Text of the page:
I've been working on a buffer overflow on a 64 bit Linux machine for the past few days. The code I'm attacking takes in a file. This original homework ran on a 32-bit system, so a lot is differing. I thought I'd run with it and try to learn something new along the way. I set sudo sysctl -w kernel.randomize_va_space=0 and compiled the program below gcc -o stack -z execstack -fno-stack-protector stack.c && chmod 4755 stack

    /* This program has a buffer overflow vulnerability. */
    /* Our task is to exploit this vulnerability */
    #include <stdlib.h>
    #include <stdio.h>
    #include <string.h>
    int bof(char *str)
        char buffer[12];
        /* The following statement has a buffer overflow problem */
        strcpy(buffer, str);
        return 1;
    int main(int argc, char **argv)
        char str[517];
        FILE *badfile;
        badfile = fopen("badfile", "r");
        fread(str, sizeof(char), 517, badfile);
        printf("Returned Properly\n");
        return 1;

I could get it to crash by making a file with 20 "A"s. I made a small script to help.

    python -c 'print("A"*20)' | tr -d "\n" > badfile

So now, if I add 6 "B"s to the mix after hitting the SIGSEGV in gbd I get.

    RIP: 0x424242424242 ('BBBBBB')
    0x0000424242424242 in ?? ()

Perfect! Now we can play with the RIP and put our address in for it to jump to! This is where I'm getting a little confused.

I added some C's to the script to try to find a good address to jump to

    python -c 'print("A"*20 + "B"*6 + C*32)' | tr -d "\n" > badfile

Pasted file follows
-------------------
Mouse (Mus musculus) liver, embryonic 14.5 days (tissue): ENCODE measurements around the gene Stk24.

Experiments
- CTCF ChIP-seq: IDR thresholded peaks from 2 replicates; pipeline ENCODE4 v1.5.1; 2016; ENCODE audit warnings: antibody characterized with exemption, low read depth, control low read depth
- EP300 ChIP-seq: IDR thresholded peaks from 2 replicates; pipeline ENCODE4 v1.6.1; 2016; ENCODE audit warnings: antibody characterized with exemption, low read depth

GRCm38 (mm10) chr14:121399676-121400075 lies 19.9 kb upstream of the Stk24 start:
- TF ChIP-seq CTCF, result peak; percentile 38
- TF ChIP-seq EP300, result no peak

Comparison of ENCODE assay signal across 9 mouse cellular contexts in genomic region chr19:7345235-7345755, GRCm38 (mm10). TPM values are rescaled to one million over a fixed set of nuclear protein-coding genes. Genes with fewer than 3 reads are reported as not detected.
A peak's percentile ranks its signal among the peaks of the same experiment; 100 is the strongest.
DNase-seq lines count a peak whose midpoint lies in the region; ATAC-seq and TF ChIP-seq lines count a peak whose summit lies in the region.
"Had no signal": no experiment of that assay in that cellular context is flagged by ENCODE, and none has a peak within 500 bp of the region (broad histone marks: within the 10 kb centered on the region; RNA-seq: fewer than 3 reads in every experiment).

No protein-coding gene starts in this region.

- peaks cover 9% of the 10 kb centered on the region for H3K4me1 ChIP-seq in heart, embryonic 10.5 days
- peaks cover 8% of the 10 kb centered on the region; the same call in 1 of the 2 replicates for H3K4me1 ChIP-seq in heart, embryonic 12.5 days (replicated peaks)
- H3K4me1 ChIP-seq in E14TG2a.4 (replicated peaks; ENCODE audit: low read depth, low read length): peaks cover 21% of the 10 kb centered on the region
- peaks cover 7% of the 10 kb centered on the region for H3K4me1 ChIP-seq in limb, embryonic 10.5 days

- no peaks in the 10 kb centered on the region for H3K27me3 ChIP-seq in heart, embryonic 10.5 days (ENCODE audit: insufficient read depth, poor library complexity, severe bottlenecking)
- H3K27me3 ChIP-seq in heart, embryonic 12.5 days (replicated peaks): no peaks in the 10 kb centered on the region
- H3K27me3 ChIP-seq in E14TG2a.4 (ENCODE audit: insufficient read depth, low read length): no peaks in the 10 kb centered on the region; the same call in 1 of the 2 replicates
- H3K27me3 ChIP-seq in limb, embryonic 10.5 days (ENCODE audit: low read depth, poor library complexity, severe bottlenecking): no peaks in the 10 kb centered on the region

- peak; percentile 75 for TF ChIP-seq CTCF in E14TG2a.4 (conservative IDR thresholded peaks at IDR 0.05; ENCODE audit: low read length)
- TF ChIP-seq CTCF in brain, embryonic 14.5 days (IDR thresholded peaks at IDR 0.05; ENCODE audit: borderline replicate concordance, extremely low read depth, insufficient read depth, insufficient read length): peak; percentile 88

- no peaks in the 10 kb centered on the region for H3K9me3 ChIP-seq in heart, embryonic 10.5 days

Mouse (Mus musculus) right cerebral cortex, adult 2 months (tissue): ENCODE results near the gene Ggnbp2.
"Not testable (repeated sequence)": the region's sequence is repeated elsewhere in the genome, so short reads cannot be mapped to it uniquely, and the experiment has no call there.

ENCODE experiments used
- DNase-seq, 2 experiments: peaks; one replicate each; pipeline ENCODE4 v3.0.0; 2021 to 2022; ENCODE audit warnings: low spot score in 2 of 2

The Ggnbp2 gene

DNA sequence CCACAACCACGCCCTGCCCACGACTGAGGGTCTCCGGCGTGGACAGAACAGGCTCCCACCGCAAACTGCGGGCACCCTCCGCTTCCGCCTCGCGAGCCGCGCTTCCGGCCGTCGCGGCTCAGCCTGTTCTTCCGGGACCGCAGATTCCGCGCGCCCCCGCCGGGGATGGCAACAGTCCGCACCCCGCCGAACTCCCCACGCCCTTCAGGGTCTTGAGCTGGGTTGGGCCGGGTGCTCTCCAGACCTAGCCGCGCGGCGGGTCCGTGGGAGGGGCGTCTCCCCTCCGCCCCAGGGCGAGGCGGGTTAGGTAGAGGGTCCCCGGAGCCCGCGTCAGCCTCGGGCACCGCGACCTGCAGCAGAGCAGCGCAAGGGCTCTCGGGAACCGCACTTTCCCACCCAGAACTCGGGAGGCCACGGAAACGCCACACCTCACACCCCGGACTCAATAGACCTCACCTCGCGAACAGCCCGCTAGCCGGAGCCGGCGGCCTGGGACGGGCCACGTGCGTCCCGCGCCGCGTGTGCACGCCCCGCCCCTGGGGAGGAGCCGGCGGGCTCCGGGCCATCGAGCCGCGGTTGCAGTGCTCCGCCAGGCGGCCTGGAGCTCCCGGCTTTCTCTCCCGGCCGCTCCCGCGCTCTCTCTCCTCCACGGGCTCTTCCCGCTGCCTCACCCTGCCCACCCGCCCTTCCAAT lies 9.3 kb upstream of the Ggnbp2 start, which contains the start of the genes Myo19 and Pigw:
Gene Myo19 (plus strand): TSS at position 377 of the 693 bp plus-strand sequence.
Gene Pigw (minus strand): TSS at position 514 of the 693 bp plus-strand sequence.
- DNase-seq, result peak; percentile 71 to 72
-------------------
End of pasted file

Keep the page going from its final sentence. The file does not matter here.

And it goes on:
after creating the file and getting the SEGFAULT my RIP address is no longer our B's

    RIP: 0x55555555518a (<bof+37>:  ret)
    Stopped reason: SIGSEGV
    0x000055555555518a in bof (
        str=0x7fffffffe900 'C' <repeats 14 times>)
        at stack.c:16

I thought this might be due to using C's, so I went ahead and tried to find an address. I then ran x/100 $rsp in gbd, but it looks completely different than before without the Cs

    # Before Cs
    0x7fffffffe8f0: 0x00007fffffffec08      0x0000000100000000
    0x7fffffffe900: 0x4141414141414141      0x4141414141414141
    0x7fffffffe910: 0x4242424241414141      0x0000000000004242
    # After Cs
    0x7fffffffe8e8: "BBBBBB", 'C' <repeats 32 times>
    0x7fffffffe90f: "AAAAABBBBBB", 'C' <repeats 32 times>
    0x7fffffffe93b: ""

I've been trying to understand why this is happening. I know after this I can supply an address plus code to get a shell like so

python -c 'print("noOPs"*20 + "address" + "shellcode")' | tr -d "\n" > badfile The only thing that has come to mind is the buffer size? I'm not too sure, though. Any help would be great. Doing this alone without help has made me learn a lot. I'm just dying to create a working exploit!

1 Answer 1


I think the reason is that you are creating an address that is invalid under x64 specification: see Canonical form addresses where the most significant 16 bits of any virtual address, bits 48 through 63, must be copies of bit 47.

So the fault is intercepted by the hardware itself and not reaching gdb (or at least not transmitting information other than faulting very hard). If you run it and look at the dmesg you can look something like

stack[506302] general protection fault ip:55555555518e sp:7fffffffddf8 error:0 in stack[555555555000+1000]

when you use an address like 0x07060504030201 and it's an error different with a "right address"

stack[506705]: segfault at 60504030201 ip 0000060504030201 sp 00007fffffffde00 error 14 in stack[555555554000+1000]
Code: Unable to access opcode bytes at RIP 0x605040301d7.

Writing exploit in modern systems is sometimes(?) a little pain.

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